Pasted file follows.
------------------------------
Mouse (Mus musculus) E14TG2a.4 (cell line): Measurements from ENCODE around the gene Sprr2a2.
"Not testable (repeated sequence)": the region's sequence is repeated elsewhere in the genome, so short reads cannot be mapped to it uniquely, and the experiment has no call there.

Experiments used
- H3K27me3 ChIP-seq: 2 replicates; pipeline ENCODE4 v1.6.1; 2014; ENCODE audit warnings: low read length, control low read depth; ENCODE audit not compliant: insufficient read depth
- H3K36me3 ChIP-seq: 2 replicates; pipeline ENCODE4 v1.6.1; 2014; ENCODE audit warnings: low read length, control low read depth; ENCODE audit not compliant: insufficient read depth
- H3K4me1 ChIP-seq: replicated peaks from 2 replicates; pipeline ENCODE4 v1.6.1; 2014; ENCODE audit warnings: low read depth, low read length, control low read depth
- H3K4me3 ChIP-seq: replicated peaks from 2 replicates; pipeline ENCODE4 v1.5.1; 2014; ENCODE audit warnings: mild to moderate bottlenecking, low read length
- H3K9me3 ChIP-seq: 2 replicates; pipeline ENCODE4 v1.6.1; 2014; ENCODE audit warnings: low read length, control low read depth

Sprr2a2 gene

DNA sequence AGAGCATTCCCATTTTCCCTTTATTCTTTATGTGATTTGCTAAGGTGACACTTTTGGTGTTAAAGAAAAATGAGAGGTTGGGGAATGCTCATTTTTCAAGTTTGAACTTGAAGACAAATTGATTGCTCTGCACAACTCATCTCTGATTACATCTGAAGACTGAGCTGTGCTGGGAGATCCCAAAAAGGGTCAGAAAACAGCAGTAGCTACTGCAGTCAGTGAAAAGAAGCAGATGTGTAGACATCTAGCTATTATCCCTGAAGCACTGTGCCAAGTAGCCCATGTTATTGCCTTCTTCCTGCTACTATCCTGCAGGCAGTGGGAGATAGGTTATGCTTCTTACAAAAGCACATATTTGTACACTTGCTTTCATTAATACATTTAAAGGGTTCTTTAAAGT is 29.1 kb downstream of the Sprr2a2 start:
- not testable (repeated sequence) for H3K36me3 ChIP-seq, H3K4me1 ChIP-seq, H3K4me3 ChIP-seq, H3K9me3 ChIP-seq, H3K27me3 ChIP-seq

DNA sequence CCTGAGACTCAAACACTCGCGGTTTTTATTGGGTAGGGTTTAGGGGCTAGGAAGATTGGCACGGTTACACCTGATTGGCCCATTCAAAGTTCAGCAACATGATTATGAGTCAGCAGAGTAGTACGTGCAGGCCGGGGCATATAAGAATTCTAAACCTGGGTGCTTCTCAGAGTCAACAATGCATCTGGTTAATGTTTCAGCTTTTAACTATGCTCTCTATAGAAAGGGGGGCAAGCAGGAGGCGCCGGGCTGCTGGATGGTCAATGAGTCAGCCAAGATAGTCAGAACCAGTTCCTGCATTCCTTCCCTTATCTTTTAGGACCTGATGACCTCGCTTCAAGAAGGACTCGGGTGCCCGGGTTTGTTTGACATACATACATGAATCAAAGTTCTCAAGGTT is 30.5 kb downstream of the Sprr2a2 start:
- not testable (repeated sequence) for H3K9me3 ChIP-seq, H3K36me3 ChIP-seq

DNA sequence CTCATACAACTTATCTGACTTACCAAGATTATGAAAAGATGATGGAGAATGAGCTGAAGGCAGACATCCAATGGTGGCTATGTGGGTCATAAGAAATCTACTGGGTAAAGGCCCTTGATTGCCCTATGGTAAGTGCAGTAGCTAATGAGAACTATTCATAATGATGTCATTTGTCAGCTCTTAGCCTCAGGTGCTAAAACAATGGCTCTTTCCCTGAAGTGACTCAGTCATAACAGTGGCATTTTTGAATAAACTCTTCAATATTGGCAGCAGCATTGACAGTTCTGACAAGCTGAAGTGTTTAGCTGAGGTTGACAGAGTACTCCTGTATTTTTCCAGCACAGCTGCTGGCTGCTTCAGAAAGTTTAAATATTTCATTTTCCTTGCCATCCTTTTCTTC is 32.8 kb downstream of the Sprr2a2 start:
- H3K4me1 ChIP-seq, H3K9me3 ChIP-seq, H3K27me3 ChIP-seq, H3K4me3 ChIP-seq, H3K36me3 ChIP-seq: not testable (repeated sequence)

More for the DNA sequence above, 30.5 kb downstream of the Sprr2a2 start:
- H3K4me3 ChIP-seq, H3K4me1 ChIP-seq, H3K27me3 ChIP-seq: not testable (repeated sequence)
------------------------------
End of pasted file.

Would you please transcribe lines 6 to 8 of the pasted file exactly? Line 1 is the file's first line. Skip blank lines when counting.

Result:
- H3K4me1 ChIP-seq: replicated peaks from 2 replicates; pipeline ENCODE4 v1.6.1; 2014; ENCODE audit warnings: low read depth, low read length, control low read depth
- H3K4me3 ChIP-seq: replicated peaks from 2 replicates; pipeline ENCODE4 v1.5.1; 2014; ENCODE audit warnings: mild to moderate bottlenecking, low read length
- H3K9me3 ChIP-seq: 2 replicates; pipeline ENCODE4 v1.6.1; 2014; ENCODE audit warnings: low read length, control low read depth